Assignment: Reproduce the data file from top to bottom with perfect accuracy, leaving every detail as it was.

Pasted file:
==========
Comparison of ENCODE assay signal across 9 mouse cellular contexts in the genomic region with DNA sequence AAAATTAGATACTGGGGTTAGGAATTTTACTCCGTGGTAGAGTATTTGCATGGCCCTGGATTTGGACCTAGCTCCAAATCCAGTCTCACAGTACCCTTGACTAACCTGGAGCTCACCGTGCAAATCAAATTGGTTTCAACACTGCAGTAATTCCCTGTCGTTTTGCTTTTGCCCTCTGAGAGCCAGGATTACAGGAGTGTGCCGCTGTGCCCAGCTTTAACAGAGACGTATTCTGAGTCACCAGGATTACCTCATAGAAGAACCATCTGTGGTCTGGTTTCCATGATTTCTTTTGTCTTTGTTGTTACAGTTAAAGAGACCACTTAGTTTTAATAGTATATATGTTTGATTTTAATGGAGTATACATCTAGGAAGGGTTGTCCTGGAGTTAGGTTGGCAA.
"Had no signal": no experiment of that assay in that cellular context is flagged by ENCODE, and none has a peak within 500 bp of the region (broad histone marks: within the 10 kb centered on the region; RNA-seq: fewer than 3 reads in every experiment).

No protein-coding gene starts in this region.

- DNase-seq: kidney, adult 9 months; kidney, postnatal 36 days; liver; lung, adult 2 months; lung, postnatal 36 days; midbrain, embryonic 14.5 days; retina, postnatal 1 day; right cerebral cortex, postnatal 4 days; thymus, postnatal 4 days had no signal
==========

Comparison of ENCODE assay signal across 9 mouse cellular contexts in the genomic region with DNA sequence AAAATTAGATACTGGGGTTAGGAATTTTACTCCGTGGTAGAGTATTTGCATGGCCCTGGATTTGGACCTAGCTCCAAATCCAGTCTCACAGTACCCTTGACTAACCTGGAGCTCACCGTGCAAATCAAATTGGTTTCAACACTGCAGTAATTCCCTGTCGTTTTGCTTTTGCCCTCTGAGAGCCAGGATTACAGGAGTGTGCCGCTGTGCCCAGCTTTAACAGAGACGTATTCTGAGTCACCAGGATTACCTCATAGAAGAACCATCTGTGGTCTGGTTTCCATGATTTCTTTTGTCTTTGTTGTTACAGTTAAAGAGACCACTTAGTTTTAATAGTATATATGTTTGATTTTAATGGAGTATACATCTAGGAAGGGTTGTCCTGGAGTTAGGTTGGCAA.
"Had no signal": no experiment of that assay in that cellular context is flagged by ENCODE, and none has a peak within 500 bp of the region (broad histone marks: within the 10 kb centered on the region; RNA-seq: fewer than 3 reads in every experiment).

No protein-coding gene starts in this region.

- DNase-seq: kidney, adult 9 months; kidney, postnatal 36 days; liver; lung, adult 2 months; lung, postnatal 36 days; midbrain, embryonic 14.5 days; retina, postnatal 1 day; right cerebral cortex, postnatal 4 days; thymus, postnatal 4 days had no signal